Columbia University

    John Atlas
    President of the National Housing Institute Charles H. Revson Fellow, 2004

    Partha Banerjee
    J-School, 2000

    Hilary Beattie
    Asst. Clinical Professor of Medical Psychology in Psychiatry

    Carl Bettendorf
    Alumnus and Adjunct Faculty

    Lila Braine

    Dana Burnell
    Alumni

    Sylvia Bettendorf
    Student

    Jamie Chen
    CC Class of ’09

    Paul Colson
    Faculty

    Jonathan Crissman
    Student

    Mina Dadgar
    Alumni

    Carolyn Douglas
    Associate Professor of Psychiatry

    Nnaemeka Ekwelum
    Class of 2012

    Tim Foreman
    Student

    David Friedman
    Officer

    Danielle G.
    Student

    Nancy Goody
    Alumnae -GS of Arch & HP

    Warren Green
    Administrator

    Robert Hanning

    William D. Hartung
    Center for International Policy
    Columbia College Class of 1978

    James Hone
    Faculty

    Bonnie Kaufman
    Faculty, Medical School

    Jee Kim
    Columbia College, ‘95

    Susan Lob
    Adjunct Faculty and Alumni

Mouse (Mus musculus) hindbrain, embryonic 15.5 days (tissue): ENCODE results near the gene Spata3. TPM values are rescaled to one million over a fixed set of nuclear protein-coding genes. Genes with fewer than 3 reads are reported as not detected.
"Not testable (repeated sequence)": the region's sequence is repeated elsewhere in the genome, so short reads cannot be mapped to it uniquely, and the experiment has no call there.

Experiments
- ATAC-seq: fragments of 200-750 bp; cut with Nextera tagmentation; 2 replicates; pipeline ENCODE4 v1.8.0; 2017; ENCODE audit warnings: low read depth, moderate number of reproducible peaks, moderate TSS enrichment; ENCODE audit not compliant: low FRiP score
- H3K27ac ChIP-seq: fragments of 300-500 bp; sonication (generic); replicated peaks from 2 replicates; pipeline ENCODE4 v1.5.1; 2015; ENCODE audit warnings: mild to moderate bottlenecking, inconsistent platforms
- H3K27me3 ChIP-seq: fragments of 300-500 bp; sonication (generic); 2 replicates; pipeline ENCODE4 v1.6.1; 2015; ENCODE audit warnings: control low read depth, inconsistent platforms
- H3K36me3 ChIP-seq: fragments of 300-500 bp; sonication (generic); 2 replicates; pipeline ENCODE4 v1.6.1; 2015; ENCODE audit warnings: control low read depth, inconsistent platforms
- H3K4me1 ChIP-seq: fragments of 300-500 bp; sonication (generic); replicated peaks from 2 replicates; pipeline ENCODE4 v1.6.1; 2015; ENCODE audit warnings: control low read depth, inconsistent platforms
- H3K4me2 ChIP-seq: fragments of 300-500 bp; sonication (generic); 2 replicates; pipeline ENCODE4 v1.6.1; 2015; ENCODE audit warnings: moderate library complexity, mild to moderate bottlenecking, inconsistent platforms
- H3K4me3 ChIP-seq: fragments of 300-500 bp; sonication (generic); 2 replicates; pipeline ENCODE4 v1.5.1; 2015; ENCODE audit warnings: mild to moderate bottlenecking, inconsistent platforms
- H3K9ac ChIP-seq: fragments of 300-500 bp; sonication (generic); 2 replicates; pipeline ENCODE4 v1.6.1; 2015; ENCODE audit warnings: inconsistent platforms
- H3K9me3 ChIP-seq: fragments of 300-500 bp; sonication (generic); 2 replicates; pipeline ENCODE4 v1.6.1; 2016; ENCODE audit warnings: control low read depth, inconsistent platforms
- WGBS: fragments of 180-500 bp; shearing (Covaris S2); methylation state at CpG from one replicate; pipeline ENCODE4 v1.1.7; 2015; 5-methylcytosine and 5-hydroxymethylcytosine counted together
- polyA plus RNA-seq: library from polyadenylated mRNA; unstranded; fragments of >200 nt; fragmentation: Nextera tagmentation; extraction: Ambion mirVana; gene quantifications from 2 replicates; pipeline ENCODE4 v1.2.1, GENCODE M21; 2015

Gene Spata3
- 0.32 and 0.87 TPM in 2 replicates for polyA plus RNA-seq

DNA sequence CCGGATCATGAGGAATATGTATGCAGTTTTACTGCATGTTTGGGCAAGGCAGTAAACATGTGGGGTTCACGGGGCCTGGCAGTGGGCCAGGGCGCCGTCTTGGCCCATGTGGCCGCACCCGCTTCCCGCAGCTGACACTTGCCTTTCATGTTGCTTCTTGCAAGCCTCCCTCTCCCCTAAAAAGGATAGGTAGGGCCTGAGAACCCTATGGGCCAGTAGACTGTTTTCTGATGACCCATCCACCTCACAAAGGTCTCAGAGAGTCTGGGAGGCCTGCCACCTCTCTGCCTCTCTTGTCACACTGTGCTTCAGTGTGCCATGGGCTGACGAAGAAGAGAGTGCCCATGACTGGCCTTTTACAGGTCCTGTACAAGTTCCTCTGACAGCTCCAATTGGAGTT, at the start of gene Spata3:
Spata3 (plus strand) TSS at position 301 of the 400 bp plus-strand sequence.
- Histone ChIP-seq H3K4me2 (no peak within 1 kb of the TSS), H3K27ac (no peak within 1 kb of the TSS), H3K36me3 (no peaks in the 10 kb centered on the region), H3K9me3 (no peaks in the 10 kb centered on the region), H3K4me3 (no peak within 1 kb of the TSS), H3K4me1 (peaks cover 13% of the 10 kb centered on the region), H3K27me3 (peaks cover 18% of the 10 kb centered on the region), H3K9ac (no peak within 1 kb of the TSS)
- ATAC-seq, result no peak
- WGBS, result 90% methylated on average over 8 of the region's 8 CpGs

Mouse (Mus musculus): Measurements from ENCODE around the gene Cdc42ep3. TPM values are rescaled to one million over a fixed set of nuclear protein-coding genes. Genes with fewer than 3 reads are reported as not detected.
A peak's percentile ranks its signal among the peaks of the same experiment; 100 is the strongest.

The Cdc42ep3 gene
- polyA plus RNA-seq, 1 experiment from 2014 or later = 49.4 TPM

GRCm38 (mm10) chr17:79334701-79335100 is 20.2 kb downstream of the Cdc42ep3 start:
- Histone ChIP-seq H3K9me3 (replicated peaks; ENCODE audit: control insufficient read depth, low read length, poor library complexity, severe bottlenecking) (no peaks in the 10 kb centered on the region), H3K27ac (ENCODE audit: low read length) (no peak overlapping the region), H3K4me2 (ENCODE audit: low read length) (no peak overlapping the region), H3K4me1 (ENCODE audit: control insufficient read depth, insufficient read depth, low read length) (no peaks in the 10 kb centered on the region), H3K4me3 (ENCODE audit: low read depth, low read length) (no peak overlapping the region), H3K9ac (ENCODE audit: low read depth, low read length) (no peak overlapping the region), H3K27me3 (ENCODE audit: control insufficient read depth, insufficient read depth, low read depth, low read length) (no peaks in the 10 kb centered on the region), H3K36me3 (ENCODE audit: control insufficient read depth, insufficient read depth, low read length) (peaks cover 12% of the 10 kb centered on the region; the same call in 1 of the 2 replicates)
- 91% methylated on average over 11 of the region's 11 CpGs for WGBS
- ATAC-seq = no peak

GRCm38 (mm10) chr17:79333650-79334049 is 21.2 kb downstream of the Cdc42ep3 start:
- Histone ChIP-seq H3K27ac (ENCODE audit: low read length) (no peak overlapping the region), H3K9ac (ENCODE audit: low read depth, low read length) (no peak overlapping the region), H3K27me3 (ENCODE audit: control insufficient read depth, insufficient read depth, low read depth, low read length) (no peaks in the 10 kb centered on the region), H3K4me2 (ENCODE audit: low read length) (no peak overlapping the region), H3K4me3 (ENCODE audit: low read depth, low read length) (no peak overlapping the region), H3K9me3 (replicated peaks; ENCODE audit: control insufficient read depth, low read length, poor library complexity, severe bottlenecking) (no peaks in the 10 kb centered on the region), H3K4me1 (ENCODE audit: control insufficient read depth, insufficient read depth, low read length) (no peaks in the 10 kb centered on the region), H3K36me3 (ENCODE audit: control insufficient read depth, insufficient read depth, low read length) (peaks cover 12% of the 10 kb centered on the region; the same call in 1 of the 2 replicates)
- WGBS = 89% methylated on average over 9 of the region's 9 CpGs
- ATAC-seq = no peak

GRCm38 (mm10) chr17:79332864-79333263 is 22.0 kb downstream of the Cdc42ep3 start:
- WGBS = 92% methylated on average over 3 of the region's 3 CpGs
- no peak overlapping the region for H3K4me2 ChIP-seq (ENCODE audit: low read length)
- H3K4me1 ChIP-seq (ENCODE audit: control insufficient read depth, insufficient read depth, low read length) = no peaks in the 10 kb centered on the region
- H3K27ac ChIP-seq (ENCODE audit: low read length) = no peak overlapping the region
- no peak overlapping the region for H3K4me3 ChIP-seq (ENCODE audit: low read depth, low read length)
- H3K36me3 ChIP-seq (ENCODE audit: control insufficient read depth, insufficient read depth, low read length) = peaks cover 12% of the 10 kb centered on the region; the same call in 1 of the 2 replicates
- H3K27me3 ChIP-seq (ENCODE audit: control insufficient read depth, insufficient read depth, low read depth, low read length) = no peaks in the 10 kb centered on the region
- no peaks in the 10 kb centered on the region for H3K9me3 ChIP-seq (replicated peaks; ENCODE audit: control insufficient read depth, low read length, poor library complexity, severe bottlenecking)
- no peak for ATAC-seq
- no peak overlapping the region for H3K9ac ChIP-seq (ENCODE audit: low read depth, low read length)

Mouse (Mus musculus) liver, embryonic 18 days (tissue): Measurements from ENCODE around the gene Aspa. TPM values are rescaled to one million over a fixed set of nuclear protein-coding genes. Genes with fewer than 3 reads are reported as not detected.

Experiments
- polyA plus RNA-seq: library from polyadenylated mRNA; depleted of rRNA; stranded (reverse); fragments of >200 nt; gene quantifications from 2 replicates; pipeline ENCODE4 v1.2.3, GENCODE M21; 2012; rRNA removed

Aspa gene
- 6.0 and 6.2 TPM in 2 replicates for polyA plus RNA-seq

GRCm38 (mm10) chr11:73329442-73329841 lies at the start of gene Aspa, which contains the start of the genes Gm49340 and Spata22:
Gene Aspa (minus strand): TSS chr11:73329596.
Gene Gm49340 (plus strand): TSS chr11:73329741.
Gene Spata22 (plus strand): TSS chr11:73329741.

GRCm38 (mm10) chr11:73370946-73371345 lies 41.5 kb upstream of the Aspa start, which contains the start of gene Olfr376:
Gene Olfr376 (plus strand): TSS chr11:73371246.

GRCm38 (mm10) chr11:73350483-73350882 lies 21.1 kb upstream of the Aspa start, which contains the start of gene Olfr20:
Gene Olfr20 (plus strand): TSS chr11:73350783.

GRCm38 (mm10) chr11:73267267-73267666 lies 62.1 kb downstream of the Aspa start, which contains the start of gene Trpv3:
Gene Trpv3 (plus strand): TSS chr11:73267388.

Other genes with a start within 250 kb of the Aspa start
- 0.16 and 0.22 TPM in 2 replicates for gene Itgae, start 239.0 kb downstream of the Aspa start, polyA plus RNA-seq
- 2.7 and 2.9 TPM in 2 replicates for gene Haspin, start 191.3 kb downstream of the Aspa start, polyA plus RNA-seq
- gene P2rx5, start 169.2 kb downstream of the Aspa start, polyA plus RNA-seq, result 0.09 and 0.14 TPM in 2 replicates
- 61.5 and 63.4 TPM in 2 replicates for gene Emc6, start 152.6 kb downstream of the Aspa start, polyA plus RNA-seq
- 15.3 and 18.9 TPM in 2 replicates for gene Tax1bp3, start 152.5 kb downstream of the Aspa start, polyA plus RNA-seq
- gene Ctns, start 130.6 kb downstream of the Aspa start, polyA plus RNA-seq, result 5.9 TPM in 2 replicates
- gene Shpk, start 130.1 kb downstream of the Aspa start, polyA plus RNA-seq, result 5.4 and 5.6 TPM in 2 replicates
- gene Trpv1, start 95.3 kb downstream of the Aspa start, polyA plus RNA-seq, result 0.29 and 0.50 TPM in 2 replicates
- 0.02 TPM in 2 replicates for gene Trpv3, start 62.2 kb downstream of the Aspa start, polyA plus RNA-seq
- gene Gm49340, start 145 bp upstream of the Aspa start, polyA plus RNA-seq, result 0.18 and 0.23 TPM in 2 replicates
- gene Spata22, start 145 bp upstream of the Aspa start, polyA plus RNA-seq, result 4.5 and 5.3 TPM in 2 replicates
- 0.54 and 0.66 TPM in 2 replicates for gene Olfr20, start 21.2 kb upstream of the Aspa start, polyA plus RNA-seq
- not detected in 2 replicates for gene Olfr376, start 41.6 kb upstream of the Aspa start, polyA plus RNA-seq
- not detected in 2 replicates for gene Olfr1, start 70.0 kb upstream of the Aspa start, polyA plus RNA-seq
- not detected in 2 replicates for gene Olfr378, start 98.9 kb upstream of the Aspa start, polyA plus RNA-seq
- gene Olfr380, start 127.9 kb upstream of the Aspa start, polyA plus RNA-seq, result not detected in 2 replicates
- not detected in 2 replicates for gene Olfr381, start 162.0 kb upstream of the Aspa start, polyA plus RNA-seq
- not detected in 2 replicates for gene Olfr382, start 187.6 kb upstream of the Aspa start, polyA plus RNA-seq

Barbara Lundblad
    Faculty
    Union Theological Seminary

    John Markowitz
    Professor of Clinical Psychiatry,
    Alumnus College ’76, GSAS ’78, P&S ’82

    Rangi McNeil
    School of the Arts Alumni

    Sara Minard
    Faculty

    Federick Neuhouser
    Professor of Philosophy

    Michael Newell

    Kaveh Niazi
    Alumni

    Jeffrey Ordower
    Columbia College Class of 1991

    Alexandra Pines
    Class of 2016

    Ai-jen Poo
    Director
    National Domestic Workers Alliance

    Bill Ragen
    Columbia College 1980

    Yuliya Rimsky
    Columbia University
    Alumnus Class of 2012 & SIPA student Class of 2014

    Katherine Roberts
    Alumna, GSAS

    Eva Salzman
    Alumni

    Jeff Schneider
    Alumni

    Shruti Sehgal
    BC Alumnus, Class of 2011

    Eric J. Schoenberg